Without this merging of established accumulators, the Sinai et al. (2016) model cannot be separated from an asexual variant. I will sketch such a variant of the Sinai et al. (2016) model. Consider an accumulator with K out of N parts already in place. At each time-step, it either dies with probability or if it survives (with probability ) then with probability p it absorbs a single other molecule. Maybe the molecule is able to diffuse across the protocell membrance or some such mechanism. This molecule with probability 1 – K/N is new to the accumulator and thus increases the accumulator to state K + 1. This replaces the step of merging with another brand new accumulator used by Sinai et al. (2016) that on average gave about pN opportunities that each increase the accumulator with probability 1 – K/N. I don’t think that any biologist would read my model of a single molecule defusing across a membrane as ‘sexual’. In particular, it is equivalent to the classical model of genes being fixed one after the other in an asexual clonal population. However, in the case of my model would converge to all N parts in time roughly , giving the same huge speed up over the exponential search of blind luck. Further, the factor of N slowdown compared to the Wilf & Ewens (2010) and Sinai et al. (2016) model is not due to some deep effect but simply that fusing with a new accumulator gives pN opportunities for new component per time step instead of just 1 in the model that I described. So it isn’t surprising to see a roughly factor of N slowdown. To say that sex gives a speed up over asex (and to thus argue that it is essential for starting evolution), we would need to separate our model of sex from the absorption of one part model sketched above. However, I am sure this is possible if we consider the case of merging already established accumulators. The difficulty, of course, hides in the detailed mathematical analysis.
Notes and References
- The problem of cooperation follows a similar structure. We assume that selfishness is the default state and that leaves the evolution of cooperation as the thing to be explained. But should we turn this question on its head and instead ask about the evolution of selfishness? One of the things that makes reading Kropotkin’s Mutual Aid — and apparently other Russian naturalists from that time, although I need to read more on this — so refreshing is that he doesn’t take selfishness as the starting point; he just marvels at the cooperative nature of the world and slowly explores how we’ve become more selfish. There are probably deep connections between why selfishness feels like the clear default and the naturalization of capitalism and ideology of (neo)liberalism, but this footnote can only hold so much. I’ll leave that exploration for future posts.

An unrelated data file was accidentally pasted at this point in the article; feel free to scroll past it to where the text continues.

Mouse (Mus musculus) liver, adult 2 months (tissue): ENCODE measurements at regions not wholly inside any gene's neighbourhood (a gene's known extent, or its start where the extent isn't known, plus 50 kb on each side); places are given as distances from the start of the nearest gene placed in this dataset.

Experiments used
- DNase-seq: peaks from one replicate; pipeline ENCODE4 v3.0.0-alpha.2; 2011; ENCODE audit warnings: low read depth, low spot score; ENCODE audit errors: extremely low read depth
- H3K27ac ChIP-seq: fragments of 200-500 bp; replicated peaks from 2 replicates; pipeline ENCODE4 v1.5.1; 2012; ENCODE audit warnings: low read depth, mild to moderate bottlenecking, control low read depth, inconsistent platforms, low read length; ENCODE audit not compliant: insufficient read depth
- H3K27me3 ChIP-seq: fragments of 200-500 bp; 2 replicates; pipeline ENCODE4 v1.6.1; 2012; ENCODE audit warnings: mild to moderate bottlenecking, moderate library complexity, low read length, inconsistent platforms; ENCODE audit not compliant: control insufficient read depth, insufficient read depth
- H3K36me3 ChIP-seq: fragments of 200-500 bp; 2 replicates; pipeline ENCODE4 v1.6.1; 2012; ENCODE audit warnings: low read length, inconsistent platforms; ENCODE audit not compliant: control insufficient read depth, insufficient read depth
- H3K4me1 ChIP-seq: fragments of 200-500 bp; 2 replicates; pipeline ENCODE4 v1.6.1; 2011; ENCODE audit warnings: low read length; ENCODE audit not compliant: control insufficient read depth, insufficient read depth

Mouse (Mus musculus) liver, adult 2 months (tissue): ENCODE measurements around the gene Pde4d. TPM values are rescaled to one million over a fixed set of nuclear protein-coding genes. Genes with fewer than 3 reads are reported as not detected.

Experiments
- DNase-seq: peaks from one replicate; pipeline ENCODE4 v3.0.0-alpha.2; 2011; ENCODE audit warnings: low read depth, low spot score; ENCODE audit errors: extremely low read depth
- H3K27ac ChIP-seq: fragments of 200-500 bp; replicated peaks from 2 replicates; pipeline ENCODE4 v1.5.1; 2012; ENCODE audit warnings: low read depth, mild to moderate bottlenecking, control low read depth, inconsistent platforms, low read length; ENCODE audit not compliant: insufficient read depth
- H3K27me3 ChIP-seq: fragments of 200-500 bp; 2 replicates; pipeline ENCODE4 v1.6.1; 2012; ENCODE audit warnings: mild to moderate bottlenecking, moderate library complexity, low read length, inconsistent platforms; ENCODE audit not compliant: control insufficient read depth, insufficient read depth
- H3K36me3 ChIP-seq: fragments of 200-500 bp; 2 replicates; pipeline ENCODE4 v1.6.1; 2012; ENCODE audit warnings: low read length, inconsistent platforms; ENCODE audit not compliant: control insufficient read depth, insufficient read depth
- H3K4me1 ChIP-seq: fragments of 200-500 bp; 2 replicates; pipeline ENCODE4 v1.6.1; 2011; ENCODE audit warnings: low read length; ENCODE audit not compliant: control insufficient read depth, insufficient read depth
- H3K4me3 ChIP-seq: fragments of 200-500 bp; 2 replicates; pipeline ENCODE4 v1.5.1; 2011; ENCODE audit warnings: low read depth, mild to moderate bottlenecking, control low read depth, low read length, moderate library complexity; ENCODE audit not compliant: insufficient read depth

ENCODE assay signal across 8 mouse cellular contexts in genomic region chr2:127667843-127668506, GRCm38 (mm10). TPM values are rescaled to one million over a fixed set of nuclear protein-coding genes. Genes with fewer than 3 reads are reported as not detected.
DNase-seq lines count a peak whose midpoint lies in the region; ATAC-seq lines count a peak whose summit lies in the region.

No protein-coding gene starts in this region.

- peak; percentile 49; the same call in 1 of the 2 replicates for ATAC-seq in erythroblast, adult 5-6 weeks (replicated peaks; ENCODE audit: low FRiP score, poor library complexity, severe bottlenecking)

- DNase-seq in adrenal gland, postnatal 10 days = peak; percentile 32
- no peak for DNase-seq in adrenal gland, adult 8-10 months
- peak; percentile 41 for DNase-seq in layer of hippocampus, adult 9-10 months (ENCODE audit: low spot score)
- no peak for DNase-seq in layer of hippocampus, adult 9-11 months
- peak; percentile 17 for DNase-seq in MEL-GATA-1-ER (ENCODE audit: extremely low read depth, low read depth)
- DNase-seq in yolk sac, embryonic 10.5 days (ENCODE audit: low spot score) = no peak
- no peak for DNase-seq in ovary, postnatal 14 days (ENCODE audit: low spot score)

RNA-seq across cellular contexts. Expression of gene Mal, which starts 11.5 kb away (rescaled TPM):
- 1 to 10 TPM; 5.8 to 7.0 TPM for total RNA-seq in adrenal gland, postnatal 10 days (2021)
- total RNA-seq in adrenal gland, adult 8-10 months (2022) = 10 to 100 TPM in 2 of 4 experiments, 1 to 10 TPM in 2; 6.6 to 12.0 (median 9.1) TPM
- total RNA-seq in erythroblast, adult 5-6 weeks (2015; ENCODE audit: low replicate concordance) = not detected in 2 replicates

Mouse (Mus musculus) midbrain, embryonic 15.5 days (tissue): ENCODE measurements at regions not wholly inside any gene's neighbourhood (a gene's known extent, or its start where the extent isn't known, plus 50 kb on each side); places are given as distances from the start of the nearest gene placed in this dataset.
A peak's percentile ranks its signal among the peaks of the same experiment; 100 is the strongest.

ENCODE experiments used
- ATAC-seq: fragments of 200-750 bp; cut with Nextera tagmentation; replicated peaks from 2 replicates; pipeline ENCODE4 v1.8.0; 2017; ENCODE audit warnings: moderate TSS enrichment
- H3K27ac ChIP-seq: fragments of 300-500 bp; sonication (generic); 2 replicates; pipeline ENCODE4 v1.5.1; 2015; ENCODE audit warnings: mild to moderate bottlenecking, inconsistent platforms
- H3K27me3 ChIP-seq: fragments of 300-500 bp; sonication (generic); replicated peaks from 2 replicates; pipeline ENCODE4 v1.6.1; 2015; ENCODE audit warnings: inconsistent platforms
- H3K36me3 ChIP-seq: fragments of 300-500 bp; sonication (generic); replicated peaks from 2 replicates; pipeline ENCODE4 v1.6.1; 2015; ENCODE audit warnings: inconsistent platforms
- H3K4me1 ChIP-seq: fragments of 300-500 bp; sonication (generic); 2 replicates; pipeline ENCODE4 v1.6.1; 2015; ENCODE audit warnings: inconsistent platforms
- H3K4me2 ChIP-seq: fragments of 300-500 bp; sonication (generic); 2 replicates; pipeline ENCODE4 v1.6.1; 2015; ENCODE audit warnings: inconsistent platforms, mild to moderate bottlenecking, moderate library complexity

- This approach of considering a period of protocells that are incapable of primarily vertical gene transfer and must rely on horizontal transfer is akin to Carl Woese’s genetic annealing model (Woese, 1998) and the ‘Darwinian thershold’ (Woese, 2002) where the annealing switches from horizonal to vertical gene transfer. Like Sinai et al. (2016), Woese (2002) aims to show that initially cellular evolution was primarily driven by an analog of sex (horizontal gene transfer) and only after gaining sufficient complexity, was evolution able to switch to the vertical gene transfer associated that characterizes asexual reproduction. Although Sinai et al. (2016) cite the classic Woese (1967) book on the genetic code, they do not go into an explicit discussion of his work on this transition from horizontal to vertical gene transfer.
- For an introduction to protocells, see Eric Bolo’s review of the Bianconi et al. (2013) work on abiogenesis; earlier protocell work that Nowak was also involved with. For a quick overview of Albert Libchaber’s work on experimentally creating artificial protocells, see my old post on the algorithmic view of historicity and separation of scales in biology.
- It is nice to see that both Wilf & Ewens (2010) and Sinai et al. (2016) acknowledge their debt to the analysis of algorithms. Wilf & Ewens (2010) reference the analysis of radix-exchange sorting including Knuth’s (1973) textbook analysis of it. Sinai et al. (2016) reference the analysis of skip lists (Pugh, 1990). Both are topics that computer science students would typically encounter in a course on probabilistic algorithms. This gives me even more hope for what theoretical computer science can offer biology, and I hope that cstheory professors will start to incorporate such examples from the foundational theory of evolutionary biology in future courses.
- In fact, the landscape doesn’t even need to be that rigid. Sinai et al. (2016) use a rule similar to ‘random fitter mutant’, and so my analysis of semi-smooth fitness landscapes and the simplex algorithm (Kaznatcheev, 2013) also applies. This has the added benefit of being a result that doesn’t need the assumption of PLS being hard. Although since the Sinai et al. (2016) model considers only adaptive steps, even the general hardness result doesn’t need PLS being hard because we know that we can construct instances of weighted 2-SAT where any adaptive path to any local optimum is exponentially long from a random start.
- I expect similar polynomial scaling to Sinai et al. (2016) for my model in the case of but I did not have either the space or time to verify this for this post. Of course, there would be roughly a (approximately for small and p) slow down due to less frequent sampling in my model (1 versus pN per time-step). But we would also expect a much lower death rate in my model since, for me, measures the approximate time to encountering a new molecule while for Sinai et al. (2016) measures the approximate time to encountering another proto-cell full of approximately pN molecules.